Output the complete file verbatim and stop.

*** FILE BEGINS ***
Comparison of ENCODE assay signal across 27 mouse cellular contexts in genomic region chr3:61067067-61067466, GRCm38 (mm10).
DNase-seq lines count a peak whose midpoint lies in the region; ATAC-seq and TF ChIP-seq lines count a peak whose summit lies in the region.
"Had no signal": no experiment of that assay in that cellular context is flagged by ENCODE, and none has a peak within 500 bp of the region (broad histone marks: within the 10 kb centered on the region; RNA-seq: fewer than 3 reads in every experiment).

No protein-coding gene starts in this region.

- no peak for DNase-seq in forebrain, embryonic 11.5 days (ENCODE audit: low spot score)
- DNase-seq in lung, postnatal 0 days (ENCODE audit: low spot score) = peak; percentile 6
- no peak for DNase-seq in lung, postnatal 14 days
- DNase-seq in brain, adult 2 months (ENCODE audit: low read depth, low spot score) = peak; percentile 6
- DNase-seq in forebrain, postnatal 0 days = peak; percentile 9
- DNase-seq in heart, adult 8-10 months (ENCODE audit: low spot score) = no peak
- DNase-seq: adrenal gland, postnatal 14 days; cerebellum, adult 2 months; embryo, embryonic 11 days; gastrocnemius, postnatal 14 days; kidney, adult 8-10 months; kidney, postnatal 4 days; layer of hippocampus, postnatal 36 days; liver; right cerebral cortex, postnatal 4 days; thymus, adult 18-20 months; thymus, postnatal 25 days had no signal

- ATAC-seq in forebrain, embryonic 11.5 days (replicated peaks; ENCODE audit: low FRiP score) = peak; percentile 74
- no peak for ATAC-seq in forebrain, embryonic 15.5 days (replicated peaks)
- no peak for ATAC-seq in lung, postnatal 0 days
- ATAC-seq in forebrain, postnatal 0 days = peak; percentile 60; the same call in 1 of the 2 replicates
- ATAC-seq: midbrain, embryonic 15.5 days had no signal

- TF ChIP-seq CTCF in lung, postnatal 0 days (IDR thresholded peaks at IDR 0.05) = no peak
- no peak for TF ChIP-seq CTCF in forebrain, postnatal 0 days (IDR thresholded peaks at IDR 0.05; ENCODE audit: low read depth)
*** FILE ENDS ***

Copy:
Comparison of ENCODE assay signal across 27 mouse cellular contexts in genomic region chr3:61067067-61067466, GRCm38 (mm10).
DNase-seq lines count a peak whose midpoint lies in the region; ATAC-seq and TF ChIP-seq lines count a peak whose summit lies in the region.
"Had no signal": no experiment of that assay in that cellular context is flagged by ENCODE, and none has a peak within 500 bp of the region (broad histone marks: within the 10 kb centered on the region; RNA-seq: fewer than 3 reads in every experiment).

No protein-coding gene starts in this region.

- no peak for DNase-seq in forebrain, embryonic 11.5 days (ENCODE audit: low spot score)
- DNase-seq in lung, postnatal 0 days (ENCODE audit: low spot score) = peak; percentile 6
- no peak for DNase-seq in lung, postnatal 14 days
- DNase-seq in brain, adult 2 months (ENCODE audit: low read depth, low spot score) = peak; percentile 6
- DNase-seq in forebrain, postnatal 0 days = peak; percentile 9
- DNase-seq in heart, adult 8-10 months (ENCODE audit: low spot score) = no peak
- DNase-seq: adrenal gland, postnatal 14 days; cerebellum, adult 2 months; embryo, embryonic 11 days; gastrocnemius, postnatal 14 days; kidney, adult 8-10 months; kidney, postnatal 4 days; layer of hippocampus, postnatal 36 days; liver; right cerebral cortex, postnatal 4 days; thymus, adult 18-20 months; thymus, postnatal 25 days had no signal

- ATAC-seq in forebrain, embryonic 11.5 days (replicated peaks; ENCODE audit: low FRiP score) = peak; percentile 74
- no peak for ATAC-seq in forebrain, embryonic 15.5 days (replicated peaks)
- no peak for ATAC-seq in lung, postnatal 0 days
- ATAC-seq in forebrain, postnatal 0 days = peak; percentile 60; the same call in 1 of the 2 replicates
- ATAC-seq: midbrain, embryonic 15.5 days had no signal

- TF ChIP-seq CTCF in lung, postnatal 0 days (IDR thresholded peaks at IDR 0.05) = no peak
- no peak for TF ChIP-seq CTCF in forebrain, postnatal 0 days (IDR thresholded peaks at IDR 0.05; ENCODE audit: low read depth)